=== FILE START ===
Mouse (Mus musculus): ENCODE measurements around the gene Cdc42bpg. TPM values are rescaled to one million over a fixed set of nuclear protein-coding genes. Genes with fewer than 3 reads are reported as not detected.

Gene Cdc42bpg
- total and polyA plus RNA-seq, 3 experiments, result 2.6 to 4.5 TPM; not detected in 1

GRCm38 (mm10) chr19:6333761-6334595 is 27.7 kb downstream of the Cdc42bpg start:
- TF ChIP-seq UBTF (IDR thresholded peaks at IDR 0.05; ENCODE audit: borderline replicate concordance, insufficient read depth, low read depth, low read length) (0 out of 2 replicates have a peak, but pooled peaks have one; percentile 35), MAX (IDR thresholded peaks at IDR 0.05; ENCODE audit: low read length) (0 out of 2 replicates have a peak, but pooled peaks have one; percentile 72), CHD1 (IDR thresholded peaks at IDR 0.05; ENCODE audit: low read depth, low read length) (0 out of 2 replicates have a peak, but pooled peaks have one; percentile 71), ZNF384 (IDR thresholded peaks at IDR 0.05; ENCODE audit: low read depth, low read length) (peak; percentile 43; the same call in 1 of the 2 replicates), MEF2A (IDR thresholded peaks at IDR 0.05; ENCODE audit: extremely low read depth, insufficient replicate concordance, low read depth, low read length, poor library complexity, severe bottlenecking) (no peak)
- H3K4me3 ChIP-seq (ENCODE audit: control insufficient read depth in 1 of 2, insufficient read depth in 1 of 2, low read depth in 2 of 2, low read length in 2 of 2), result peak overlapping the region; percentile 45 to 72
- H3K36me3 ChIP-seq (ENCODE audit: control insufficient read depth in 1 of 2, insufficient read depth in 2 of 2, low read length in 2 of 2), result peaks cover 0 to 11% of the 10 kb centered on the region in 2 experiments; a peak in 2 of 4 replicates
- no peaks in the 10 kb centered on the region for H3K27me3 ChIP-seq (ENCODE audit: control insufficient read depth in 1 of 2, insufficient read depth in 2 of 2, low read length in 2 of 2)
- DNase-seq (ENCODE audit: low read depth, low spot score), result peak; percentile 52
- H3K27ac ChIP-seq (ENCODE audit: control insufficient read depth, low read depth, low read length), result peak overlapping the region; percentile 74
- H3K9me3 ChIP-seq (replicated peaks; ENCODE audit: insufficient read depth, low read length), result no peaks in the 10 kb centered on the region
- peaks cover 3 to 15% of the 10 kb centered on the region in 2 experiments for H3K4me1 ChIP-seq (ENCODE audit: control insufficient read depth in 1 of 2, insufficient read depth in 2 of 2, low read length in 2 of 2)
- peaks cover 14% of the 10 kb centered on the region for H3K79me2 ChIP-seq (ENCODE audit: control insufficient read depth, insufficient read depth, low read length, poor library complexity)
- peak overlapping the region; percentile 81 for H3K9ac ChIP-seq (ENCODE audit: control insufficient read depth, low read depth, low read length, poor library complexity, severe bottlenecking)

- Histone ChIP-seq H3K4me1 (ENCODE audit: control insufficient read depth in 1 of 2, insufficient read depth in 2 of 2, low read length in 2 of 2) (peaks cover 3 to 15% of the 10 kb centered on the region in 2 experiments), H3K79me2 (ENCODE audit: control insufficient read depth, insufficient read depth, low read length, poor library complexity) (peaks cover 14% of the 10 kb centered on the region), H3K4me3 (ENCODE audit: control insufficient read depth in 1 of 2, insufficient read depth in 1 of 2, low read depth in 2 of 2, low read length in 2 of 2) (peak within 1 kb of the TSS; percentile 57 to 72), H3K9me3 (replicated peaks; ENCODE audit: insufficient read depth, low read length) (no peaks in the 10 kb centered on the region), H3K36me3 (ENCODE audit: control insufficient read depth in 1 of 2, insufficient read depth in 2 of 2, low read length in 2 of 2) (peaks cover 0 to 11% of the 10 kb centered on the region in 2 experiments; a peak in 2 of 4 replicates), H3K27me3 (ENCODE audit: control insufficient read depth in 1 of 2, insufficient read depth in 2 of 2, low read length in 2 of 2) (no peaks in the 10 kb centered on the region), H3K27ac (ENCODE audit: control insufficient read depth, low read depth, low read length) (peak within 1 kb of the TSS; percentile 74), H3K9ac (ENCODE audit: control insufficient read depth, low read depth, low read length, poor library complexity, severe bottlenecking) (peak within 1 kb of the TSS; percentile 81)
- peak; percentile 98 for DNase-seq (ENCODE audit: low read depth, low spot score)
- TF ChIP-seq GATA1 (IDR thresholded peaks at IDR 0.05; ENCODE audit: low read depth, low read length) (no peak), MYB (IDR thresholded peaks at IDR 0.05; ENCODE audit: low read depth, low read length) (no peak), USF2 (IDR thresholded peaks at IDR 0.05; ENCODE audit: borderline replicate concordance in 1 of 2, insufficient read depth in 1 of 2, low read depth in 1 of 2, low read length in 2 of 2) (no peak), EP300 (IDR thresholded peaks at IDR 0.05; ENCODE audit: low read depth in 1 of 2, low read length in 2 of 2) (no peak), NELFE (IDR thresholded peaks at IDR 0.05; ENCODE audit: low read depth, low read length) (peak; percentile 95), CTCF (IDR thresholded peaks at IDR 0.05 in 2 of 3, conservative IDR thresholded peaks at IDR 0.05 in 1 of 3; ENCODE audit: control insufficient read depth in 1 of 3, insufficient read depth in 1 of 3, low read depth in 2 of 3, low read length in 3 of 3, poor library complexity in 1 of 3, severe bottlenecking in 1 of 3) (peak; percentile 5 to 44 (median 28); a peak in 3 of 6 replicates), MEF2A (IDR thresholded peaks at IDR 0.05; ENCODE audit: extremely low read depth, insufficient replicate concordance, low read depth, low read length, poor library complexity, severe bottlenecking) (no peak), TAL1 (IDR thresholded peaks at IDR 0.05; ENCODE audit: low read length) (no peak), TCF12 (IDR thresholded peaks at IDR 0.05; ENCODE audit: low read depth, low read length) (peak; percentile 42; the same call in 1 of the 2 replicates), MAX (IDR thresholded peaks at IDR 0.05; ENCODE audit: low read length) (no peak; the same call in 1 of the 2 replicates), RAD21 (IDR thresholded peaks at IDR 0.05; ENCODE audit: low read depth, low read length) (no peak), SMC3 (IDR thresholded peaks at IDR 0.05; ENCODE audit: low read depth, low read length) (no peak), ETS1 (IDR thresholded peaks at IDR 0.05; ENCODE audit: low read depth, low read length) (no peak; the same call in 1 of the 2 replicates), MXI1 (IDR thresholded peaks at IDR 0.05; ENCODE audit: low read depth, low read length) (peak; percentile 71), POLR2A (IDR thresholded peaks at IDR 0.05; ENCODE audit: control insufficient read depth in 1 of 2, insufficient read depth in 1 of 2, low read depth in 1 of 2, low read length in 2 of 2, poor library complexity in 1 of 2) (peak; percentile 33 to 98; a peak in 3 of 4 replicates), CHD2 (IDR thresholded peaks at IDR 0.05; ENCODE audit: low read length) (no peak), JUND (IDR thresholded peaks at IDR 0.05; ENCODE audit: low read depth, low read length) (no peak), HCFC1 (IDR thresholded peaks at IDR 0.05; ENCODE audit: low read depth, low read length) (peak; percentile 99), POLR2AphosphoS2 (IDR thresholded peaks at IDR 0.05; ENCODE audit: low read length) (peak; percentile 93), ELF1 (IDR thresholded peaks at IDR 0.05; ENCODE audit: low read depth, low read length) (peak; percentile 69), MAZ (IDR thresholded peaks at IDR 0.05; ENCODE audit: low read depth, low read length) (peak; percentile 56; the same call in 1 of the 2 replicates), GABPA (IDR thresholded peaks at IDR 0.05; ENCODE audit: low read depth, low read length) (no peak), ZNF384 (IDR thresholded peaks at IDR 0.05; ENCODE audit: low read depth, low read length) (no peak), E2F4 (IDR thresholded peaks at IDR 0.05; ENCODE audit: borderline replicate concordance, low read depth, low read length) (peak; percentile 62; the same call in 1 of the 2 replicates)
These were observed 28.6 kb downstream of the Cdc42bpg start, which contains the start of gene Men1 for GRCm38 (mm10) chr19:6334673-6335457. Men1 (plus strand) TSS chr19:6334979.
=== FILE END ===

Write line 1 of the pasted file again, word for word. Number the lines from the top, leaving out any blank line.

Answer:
Mouse (Mus musculus): ENCODE measurements around the gene Cdc42bpg. TPM values are rescaled to one million over a fixed set of nuclear protein-coding genes. Genes with fewer than 3 reads are reported as not detected.